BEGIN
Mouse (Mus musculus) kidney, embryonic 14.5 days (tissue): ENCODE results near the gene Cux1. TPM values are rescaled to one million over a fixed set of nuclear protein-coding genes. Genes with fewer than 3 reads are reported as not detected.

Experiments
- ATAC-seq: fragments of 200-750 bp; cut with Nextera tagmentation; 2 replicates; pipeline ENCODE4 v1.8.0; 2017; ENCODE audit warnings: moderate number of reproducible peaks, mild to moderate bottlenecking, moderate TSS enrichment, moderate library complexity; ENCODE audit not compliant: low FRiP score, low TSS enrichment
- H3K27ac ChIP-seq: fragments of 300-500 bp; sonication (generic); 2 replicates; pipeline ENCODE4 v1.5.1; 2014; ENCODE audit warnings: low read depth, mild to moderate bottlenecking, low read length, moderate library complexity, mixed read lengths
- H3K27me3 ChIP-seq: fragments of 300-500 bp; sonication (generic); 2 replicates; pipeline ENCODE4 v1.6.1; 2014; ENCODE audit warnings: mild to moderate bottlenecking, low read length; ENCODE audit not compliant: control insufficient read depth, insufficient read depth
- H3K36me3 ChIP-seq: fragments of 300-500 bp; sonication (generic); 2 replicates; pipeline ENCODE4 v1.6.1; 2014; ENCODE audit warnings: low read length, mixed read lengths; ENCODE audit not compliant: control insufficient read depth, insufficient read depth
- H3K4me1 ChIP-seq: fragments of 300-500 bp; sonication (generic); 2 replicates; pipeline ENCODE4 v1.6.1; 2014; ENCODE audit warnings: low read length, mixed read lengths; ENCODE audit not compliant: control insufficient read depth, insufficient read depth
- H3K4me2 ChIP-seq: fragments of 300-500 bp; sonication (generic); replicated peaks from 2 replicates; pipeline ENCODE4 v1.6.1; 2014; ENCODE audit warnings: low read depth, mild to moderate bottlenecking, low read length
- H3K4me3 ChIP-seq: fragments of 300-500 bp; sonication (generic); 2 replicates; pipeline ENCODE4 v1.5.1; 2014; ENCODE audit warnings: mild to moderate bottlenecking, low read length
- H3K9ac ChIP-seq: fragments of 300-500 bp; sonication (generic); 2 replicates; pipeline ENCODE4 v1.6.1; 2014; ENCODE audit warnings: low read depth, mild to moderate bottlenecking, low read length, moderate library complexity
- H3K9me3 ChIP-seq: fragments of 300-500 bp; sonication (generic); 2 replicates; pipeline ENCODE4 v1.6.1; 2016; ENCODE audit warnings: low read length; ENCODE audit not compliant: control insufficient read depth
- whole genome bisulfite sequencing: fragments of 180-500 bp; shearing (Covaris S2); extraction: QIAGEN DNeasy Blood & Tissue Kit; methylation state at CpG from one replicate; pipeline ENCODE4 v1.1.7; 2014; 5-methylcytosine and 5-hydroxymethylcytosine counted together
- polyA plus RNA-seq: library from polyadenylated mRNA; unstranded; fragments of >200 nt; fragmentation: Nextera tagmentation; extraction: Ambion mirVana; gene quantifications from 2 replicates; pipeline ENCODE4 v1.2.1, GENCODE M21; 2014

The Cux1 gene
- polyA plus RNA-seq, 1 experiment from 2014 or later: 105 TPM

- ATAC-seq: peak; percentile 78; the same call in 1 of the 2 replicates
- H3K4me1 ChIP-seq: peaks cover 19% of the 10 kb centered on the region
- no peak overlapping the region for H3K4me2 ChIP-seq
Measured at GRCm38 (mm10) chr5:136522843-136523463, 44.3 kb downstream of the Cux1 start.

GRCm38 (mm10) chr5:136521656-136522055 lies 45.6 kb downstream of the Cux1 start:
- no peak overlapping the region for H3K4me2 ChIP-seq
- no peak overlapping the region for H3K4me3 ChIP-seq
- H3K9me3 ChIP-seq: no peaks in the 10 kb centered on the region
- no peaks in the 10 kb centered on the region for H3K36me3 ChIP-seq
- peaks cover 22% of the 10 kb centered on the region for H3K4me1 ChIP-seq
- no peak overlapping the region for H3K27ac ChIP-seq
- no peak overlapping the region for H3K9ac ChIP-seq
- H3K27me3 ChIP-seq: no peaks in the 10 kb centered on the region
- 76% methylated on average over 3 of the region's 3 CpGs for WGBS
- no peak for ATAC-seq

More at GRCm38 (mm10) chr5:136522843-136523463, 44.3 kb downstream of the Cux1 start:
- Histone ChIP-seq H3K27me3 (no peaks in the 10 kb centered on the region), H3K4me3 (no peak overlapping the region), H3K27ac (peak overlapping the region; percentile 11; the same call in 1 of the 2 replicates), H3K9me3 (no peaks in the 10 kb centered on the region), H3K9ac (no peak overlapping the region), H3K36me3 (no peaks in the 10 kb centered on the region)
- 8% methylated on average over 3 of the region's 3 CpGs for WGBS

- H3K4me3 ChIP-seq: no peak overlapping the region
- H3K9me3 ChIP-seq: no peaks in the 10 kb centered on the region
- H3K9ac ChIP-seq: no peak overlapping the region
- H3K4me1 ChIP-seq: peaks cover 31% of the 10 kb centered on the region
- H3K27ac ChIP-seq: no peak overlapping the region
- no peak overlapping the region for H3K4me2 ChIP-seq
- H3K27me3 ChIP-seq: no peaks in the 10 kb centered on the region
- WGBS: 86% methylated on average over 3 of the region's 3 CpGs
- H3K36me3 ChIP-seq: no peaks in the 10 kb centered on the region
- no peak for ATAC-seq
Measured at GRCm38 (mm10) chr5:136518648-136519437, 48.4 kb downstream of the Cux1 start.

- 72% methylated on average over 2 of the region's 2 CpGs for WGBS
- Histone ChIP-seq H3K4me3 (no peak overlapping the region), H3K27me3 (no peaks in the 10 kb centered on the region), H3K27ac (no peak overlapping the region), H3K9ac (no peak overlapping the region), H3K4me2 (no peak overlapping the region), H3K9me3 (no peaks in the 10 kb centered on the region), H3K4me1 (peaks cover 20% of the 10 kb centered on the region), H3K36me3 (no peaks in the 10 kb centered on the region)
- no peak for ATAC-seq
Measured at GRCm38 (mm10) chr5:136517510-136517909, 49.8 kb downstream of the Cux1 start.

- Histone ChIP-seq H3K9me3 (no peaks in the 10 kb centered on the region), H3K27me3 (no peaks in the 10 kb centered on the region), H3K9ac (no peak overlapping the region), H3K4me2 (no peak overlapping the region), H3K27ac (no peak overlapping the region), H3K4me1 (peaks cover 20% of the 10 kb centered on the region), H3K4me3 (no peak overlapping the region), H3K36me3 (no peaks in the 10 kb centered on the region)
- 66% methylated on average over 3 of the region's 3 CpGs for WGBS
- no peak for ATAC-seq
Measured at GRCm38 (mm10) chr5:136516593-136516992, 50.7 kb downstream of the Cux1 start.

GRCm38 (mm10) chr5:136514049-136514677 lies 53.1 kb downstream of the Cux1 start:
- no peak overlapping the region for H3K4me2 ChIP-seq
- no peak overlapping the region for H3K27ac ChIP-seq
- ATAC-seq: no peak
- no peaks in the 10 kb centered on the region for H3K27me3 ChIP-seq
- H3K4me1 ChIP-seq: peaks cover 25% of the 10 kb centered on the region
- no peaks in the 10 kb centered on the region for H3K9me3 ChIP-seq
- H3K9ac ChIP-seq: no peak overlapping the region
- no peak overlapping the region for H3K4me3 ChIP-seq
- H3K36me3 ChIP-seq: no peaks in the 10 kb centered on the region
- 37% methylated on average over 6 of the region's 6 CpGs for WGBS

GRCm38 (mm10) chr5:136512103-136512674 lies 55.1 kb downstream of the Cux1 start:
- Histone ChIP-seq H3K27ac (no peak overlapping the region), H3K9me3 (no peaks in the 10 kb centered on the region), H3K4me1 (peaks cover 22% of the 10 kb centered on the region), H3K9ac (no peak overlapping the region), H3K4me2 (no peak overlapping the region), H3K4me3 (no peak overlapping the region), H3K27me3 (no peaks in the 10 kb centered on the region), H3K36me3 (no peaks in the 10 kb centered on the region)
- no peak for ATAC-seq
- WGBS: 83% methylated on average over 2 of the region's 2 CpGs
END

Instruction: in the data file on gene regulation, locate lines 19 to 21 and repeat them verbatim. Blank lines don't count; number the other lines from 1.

Measured at GRCm38 (mm10) chr5:136522843-136523463, 44.3 kb downstream of the Cux1 start.

GRCm38 (mm10) chr5:136521656-136522055 lies 45.6 kb downstream of the Cux1 start:
- no peak overlapping the region for H3K4me2 ChIP-seq